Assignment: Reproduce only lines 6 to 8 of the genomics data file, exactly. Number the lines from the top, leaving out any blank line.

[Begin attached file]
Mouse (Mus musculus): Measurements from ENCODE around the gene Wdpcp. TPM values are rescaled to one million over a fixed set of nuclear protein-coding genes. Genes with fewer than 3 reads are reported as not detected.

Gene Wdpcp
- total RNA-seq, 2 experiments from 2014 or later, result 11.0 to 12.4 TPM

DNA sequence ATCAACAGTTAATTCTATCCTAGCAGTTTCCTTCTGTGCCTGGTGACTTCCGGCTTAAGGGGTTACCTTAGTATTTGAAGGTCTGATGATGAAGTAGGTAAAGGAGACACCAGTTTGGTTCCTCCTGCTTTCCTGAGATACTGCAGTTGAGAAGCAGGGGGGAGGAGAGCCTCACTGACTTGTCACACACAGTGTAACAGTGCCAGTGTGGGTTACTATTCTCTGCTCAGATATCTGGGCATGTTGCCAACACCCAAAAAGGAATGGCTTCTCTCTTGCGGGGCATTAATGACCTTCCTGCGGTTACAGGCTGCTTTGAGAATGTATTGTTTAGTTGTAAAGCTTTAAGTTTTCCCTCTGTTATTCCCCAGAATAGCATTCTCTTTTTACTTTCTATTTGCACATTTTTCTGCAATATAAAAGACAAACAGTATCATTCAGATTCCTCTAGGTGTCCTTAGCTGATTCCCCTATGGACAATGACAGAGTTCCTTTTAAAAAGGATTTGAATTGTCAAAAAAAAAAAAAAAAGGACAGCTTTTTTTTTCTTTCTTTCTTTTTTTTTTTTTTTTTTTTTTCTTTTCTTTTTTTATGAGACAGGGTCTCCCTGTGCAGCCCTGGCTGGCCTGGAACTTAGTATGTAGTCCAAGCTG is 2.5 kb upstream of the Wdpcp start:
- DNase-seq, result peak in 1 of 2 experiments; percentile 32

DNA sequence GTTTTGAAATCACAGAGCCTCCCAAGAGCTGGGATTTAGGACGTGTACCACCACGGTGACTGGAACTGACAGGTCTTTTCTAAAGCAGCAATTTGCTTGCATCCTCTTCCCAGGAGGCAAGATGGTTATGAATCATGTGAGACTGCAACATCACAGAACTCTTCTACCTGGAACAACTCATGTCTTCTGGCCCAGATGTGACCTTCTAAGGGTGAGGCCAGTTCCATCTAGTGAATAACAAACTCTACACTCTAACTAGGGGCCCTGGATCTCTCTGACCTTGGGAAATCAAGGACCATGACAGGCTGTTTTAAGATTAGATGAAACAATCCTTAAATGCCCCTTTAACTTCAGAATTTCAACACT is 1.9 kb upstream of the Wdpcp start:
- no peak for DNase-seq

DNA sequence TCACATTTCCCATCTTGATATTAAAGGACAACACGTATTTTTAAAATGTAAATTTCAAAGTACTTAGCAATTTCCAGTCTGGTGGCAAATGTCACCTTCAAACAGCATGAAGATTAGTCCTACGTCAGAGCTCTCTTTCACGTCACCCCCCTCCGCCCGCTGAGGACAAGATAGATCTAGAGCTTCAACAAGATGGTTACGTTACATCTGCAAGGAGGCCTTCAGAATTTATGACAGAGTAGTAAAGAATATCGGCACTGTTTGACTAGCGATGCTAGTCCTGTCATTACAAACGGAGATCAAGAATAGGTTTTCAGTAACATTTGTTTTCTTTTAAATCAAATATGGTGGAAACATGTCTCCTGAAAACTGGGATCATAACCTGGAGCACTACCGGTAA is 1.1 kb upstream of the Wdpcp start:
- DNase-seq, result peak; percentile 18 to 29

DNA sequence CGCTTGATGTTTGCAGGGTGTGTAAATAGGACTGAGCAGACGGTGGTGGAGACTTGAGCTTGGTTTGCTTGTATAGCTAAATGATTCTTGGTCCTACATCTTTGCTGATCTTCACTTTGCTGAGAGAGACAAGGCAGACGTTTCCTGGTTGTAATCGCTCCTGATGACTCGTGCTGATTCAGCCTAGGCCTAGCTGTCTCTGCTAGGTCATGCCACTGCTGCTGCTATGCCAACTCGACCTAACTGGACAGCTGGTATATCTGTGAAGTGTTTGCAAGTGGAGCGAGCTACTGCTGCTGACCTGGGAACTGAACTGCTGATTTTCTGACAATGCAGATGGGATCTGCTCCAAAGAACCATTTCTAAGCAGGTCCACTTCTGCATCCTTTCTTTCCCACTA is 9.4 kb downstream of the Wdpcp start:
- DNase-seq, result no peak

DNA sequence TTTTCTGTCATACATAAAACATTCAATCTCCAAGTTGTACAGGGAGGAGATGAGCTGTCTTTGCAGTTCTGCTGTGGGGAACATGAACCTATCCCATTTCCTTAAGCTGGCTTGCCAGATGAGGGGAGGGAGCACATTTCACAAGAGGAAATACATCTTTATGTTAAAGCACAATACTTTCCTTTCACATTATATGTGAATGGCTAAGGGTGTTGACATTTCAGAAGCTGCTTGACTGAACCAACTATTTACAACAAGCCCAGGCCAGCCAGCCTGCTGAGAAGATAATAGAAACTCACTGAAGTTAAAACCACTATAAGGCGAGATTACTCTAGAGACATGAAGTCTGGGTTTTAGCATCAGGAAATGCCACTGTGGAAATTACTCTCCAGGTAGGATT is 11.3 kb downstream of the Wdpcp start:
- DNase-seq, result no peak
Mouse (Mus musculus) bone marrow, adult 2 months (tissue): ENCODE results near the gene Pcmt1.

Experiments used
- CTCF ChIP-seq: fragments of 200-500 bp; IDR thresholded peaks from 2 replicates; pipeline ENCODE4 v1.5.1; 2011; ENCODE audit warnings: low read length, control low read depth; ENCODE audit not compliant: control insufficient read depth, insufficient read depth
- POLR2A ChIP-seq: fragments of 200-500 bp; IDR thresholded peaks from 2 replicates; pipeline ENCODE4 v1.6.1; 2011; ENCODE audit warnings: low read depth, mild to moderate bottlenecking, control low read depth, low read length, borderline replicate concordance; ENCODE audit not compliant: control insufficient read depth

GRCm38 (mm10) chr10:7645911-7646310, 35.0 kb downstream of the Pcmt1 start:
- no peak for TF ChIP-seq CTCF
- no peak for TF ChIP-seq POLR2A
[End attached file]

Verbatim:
DNA sequence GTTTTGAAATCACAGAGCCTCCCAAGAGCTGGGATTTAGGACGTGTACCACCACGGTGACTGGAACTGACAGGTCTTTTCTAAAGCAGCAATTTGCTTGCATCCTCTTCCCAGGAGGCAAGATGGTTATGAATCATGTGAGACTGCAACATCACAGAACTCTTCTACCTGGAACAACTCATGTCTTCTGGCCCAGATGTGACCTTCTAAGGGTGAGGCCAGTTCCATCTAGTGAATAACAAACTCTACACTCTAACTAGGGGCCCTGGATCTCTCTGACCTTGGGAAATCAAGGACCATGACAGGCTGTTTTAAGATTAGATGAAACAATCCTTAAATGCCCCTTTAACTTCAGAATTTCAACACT is 1.9 kb upstream of the Wdpcp start:
- no peak for DNase-seq

DNA sequence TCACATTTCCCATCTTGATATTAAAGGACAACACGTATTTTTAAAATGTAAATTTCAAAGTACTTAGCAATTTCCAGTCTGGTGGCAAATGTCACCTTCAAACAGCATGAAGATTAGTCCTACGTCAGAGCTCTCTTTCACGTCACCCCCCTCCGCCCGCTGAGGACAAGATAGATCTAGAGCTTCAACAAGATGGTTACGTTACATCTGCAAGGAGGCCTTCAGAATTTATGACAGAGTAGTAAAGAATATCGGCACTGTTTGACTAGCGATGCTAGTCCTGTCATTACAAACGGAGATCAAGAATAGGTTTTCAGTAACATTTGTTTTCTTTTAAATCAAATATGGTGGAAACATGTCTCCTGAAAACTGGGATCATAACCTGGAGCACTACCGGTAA is 1.1 kb upstream of the Wdpcp start: